Oh, True Detective. True Detective, True Detective, True Detective. What are we going to do with you?
Season One’s undoubted quality was marred by the stock and shallow nature of the woman characters, by the show’s unrelenting focus on manfeels and manpain and the tortured, disoriented experience of masculinity in a world where the traditional masculine virtues are no longer zzzzzzzzzzzzzzzzz.
And you actually seem to have taken note of the criticism. So for Season Two you’ve given us a woman character as co-lead. She’s one of the three cops whose paths converge at the end of the first episode, and will presumably end up investigating this season’s plot alongside (in some sense) the highway patrolman one who can’t get his willy to go hard (at least in non-abusive situations) and the hard-drinking, miserable, semi-criminal Colin Farrell one.
But her bits of the episode are the weakest by far. By far. Noticeably weak, melodramatic, straightforward and rubbish compared to the less-scrutable strands concerning the other two. So jarringly crap that they almost seem to belong to a different, inferior show. One of the bits of the Law & Order franchise, for example.
She’s got an unsatisfactory relationship with her needy boyfriend, towards whom she is perfunctory and cold, apparently just using him (not very effectively) for sex. Aww, poor him. His girlfriend must have ISSUES of some kind if her primary focus in life isn’t servicing his emotional and penile needs. (We meet the highway patrolman’s girlfriend later. Her primary focus in life seems to be servicing his emotional and penile needs. Funnily enough, there’s no indication at all that she has ISSUES of any kind… aside from pouty jealousy when he leaves her for even 8 seconds.)
Cop woman’s got a schizophrenic younger sister (we know she’s schizophrenic via the highly original and unclunky line “have you gone off your meds again?”) who is hostile towards her. Cop woman had to look out for when their mother died which led to said younger sister being rebellious towards her and going off the rails, ending up on drugs and petty crime and porn (because, of course, no woman is a sex worker unless she has ISSUES). Wow, I don’t think I’ve ever seen anything like that on TV before.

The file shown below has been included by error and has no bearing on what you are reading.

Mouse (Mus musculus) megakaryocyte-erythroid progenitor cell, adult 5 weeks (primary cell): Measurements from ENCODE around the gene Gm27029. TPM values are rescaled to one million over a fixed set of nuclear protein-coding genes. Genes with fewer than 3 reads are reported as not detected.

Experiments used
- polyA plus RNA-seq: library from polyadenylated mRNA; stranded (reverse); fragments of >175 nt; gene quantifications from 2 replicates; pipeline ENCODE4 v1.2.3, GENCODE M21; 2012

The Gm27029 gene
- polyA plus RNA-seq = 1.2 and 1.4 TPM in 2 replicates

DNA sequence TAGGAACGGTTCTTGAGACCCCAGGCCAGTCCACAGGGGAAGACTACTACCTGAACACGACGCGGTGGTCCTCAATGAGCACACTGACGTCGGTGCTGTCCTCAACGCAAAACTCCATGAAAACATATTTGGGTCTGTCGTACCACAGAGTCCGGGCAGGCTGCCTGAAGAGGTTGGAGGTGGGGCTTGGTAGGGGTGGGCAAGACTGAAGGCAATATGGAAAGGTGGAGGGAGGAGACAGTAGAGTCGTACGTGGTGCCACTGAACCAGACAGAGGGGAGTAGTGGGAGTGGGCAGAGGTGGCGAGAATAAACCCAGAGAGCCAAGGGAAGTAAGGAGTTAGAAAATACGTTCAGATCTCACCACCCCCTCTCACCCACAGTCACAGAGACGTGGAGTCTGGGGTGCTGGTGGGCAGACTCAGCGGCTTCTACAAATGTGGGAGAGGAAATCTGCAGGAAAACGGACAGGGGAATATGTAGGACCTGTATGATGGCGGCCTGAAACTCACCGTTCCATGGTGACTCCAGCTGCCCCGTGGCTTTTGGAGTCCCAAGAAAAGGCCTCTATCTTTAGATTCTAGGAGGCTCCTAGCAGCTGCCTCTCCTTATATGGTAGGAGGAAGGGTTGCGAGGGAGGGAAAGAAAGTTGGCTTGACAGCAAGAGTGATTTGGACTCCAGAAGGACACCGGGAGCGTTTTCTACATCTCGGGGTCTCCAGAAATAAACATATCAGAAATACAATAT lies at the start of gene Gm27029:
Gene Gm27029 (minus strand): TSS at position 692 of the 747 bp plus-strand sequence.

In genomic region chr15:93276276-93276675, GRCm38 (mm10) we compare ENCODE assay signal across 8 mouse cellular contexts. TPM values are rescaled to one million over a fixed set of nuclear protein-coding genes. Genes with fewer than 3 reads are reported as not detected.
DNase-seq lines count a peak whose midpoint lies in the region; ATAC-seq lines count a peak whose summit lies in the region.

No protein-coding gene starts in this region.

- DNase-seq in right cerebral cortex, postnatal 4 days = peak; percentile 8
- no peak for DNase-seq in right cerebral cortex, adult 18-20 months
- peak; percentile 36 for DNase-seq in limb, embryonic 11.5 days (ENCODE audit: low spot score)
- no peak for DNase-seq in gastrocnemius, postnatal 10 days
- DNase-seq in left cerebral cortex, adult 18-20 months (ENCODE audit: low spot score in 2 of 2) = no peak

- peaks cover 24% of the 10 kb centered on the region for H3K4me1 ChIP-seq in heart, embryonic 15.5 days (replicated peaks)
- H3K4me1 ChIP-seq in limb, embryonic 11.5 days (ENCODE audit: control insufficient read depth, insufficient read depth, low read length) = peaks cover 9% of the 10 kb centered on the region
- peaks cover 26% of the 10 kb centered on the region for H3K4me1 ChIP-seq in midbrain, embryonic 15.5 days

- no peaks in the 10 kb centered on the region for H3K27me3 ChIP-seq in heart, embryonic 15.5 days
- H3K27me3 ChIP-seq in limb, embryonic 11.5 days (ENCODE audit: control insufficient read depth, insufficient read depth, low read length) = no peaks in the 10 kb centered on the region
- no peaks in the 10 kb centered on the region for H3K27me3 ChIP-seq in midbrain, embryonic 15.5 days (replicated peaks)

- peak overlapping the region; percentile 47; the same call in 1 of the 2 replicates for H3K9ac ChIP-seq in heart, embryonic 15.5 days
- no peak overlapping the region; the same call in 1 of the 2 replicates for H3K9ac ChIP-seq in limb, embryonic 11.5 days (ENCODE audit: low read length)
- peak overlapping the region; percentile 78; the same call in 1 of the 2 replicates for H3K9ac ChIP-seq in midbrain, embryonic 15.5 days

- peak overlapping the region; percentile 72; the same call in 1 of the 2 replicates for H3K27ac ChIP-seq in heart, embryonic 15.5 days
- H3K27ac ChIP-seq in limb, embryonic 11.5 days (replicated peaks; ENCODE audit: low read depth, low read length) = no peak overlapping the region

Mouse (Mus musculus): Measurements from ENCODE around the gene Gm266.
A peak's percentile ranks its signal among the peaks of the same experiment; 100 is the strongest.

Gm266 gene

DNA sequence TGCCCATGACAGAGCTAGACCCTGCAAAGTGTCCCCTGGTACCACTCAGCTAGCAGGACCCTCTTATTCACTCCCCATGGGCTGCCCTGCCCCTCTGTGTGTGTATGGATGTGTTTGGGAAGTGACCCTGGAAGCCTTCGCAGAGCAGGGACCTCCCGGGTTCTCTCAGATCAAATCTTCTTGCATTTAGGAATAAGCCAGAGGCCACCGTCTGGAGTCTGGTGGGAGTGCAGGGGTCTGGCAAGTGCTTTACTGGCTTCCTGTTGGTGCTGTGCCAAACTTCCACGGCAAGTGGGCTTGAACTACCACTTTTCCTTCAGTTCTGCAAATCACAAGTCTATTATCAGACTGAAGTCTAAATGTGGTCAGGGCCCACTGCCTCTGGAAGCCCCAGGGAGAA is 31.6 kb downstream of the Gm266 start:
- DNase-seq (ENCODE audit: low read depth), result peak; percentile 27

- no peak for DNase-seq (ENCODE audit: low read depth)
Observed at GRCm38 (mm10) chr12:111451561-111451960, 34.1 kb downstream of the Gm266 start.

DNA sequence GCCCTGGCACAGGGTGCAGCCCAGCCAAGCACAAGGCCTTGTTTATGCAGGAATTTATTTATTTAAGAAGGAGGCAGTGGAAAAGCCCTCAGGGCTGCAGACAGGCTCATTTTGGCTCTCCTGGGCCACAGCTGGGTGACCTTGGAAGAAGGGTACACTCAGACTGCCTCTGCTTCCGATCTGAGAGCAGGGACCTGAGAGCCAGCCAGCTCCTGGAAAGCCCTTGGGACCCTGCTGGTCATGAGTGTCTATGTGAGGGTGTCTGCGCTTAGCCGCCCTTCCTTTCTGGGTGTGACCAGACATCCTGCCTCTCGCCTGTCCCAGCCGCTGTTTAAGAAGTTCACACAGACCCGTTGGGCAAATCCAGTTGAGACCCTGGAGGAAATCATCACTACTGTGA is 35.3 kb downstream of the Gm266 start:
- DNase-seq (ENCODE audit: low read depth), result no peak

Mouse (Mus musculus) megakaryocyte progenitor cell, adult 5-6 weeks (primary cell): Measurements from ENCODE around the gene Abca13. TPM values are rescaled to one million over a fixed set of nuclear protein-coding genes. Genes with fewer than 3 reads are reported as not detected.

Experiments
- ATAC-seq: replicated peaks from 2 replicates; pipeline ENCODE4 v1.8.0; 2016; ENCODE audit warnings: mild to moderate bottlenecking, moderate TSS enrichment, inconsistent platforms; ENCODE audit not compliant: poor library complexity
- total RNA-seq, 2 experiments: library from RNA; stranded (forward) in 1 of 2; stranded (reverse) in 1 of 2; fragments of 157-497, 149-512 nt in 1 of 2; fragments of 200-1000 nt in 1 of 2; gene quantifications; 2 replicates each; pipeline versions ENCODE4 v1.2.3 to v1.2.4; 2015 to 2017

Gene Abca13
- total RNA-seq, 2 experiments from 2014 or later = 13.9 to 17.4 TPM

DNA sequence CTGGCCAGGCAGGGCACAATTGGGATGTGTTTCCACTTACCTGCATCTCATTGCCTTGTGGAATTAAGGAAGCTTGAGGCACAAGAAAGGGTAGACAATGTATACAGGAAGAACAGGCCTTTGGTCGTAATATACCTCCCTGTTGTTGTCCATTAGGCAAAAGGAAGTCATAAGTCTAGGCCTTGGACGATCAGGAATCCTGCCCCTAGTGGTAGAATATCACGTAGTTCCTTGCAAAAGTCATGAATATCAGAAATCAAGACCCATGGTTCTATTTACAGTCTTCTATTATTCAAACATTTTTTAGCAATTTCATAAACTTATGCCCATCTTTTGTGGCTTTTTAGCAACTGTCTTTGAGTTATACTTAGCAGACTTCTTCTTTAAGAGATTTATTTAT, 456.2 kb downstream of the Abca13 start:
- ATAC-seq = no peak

The woman cop finds out that her rebellious younger sister is doing porn by happening to raid the place where she happens to be doing porn. So that’s not contrived at all.
We later learn of the underlying problem with Cop Woman’s life, and guess what… it all traces back to a man! Guess which man. Go on, guess. Yep, you guessed it: Daddy. She’s got Daddy issues! Colour me fucking astonished.
You know how we find out about said daddy issues? She goes to see her partly-estranged father during the episode as a result of picking up a missing person case directly linked to his hippy self-help commune. So she goes to investigate (’cos, on TV, detectives are always allowed to investigate cases involving their own families) and ends up having a fraught chat with Daddy… during which we learn, in dialogue so leaden and expository that it belongs in the early scenes of an 80s Bond film, that she holds him responsible for her mother’s suicide (what a fucking surprise) and that she joined the police as an act of rebellion against his hippy lifestyle (again, unprecedented in TV drama).
It might be argued that this is his analysis of her, and that the episode itself doesn’t necessarily back him… but it totally fucking does. I admit, at first I thought he was meant to be a generic and unsympathetic hippy asshole (because everyone with a non-conventional and/or spiritual and/or anti-authority attitude in this kind of Dick Wolf shite is always some combination of narcissist, bullshit-artist, demagogue and cynical, self-serving fanatic) but the episode swings with him. It tells us it’s doing so by allowing him the last word. He gets to lecture his cop daughter about her daddy issues, and then, when she says “help your daughter” (referring to the sister) and storms off, he gets to say a wise and sad “I just did”.
Not that the rest of the episode is all that great. But the bits which (like the entirety of Season One) involve the sympathetic and in-depth exploration of manpain and manfeels and and the tortured, disoriented experience of masculinity in a world where the traditional masculine virtues are no longer zzzzzzzzzzzzzzzzz are at least competently executed, and don’t look like the first draft of someone’s first attempt at a script at film school. The woman cop gets generic, cliched, recycled, melodramatic huffiness and prudishness and sister-problems and daddy issues. The male cops get edgy, dark torment and poetic forays into melancholy disillusion. It’s almost like somebody gave a shit about the manfeels material but not about the girly bits. Huh.
Mind you, the Colin Farrell one got at least one line that actually made me groan.
“I wanted to be an astronaut when I was a kid,” he growls into a taped message for his son, “but astronauts don’t even go the moon anymore.”
Oh fuck off. Seriously, fuck off. Fuck off and come back so you can fuck off again. And keep fucking off until you’ve reached the outermost coastline of Fuckoffland and then keep fucking off so you fall off the white cliffs of Fuckoffland into the Fuckoffic Ocean.
Can we please stop getting drama about how hard it is to be a white dude in a post-myth, post-heroic world where white dudes are no longer allowed any dreams? About how unfair it is that the bitch ex-wife who blames you for shit that wasn’t your fault meanspiritedly insists upon marrying a new guy who isn’t a total wanker… and sadistically insists you pay alimony… and satanically tries to restrict your ability to bully and harangue your son?
I don’t care, okay?
I do not. Fucking. Care.